The Difficult Task of Balancing the Environment and the Economy
Last month my wife and I visited the Smithsonian Museum of Natural History in Washington, D.C. While there we saw an inspiring IMAX movie on the American National Parks. I have visited many of these parks and, living in the beautiful American state of Colorado, I have a great appreciation for the importance of preserving natural beauty and the environment. This month the American National Park Service celebrates it's 100th anniversary.
Modern society has many benefits which we all recognize and embrace. The global economy and all of our national economies together create jobs of course. But modern society has a definite impact on the environment.
Yesterday the presidential candidate Donald Trump made a speech about his economic agenda that, according to this article "Trump pledges ‘energy revolution’", strongly favors jobs and the economy over the environment. Some of his positions as portrayed in this article (which includes many direct quotes) make me uncomfortable. While I am not in support of overly burdensome regulations, I am in support of the increased attention being given to building a more sustainable society and global economy.
Climate change is obviously in the news on a regular basis. I think we as a society should be giving attention to the underlying carbon issues associated with climate change (see "The Great Climate Change Engineering Challenge"). However, I am uncomfortable with all the costs thrown around in this discussion. I recently read a very thought provoking and well researched article from Cambridge professor M.J. Kelly "Lessons from technology development for energy and sustainability". The main point that I took from his article was that moving away from fossil fuels (and nuclear power, in many cases) is likely to be far more expensive than anybody realizes. And that no one has paid serious attention to these costs. He makes a number of credible estimates on the costs that, at a minimum, provide a basis for further discussion.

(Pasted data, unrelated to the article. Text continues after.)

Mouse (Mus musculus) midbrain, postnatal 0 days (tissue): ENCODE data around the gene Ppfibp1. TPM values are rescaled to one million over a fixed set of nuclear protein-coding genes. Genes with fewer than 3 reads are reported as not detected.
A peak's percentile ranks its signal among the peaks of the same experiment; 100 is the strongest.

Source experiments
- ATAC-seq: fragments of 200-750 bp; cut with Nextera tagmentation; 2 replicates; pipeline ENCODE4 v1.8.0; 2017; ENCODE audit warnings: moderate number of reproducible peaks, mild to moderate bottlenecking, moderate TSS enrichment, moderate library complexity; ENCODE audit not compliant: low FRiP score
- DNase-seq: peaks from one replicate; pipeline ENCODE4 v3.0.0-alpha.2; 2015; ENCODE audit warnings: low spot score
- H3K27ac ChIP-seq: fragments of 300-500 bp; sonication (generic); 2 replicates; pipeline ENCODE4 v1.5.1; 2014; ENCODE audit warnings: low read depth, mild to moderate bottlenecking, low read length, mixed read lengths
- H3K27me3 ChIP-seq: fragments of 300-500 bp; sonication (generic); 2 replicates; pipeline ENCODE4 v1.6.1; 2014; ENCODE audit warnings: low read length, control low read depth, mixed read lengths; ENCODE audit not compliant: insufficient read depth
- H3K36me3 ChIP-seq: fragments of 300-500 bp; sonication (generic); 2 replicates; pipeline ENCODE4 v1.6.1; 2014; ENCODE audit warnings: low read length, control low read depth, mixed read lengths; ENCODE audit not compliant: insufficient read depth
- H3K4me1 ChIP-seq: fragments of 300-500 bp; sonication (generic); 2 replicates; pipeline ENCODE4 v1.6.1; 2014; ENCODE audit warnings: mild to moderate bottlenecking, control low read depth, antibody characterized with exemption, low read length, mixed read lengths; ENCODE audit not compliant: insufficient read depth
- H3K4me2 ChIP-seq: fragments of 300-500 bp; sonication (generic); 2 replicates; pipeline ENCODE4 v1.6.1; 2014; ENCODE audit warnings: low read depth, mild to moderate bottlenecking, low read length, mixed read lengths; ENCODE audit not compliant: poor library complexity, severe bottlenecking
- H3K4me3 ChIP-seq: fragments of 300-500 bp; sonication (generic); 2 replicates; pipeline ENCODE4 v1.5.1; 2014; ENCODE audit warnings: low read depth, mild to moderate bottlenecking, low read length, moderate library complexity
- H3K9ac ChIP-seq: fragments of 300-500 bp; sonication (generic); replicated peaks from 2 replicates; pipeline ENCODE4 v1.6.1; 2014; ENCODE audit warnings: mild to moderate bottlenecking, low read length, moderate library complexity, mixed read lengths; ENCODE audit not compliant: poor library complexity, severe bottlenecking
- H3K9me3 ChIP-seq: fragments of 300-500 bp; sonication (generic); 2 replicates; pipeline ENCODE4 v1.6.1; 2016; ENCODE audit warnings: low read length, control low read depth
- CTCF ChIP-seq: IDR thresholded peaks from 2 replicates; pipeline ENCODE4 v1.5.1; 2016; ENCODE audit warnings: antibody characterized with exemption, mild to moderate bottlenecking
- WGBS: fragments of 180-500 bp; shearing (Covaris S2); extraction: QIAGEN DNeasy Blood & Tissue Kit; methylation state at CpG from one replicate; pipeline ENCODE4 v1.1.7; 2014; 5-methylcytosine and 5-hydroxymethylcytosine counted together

Fortunately economic progress is not always in conflict with the environment. M.J. Kelly discusses examples of this. But often there is a conflict and the relative importance of each must be weighed. As engineers we have an important role to play in educating decision makers so they can hopefully make the best decisions possible in this difficult balance.
I will conclude with a quote from naturalist John Muir:
Climb the mountains and get their good tidings. Nature's peace will flow into you as sunshine flows into trees. The winds will blow their own freshness into you, and the storms their energy, while cares will drop off like autumn leaves.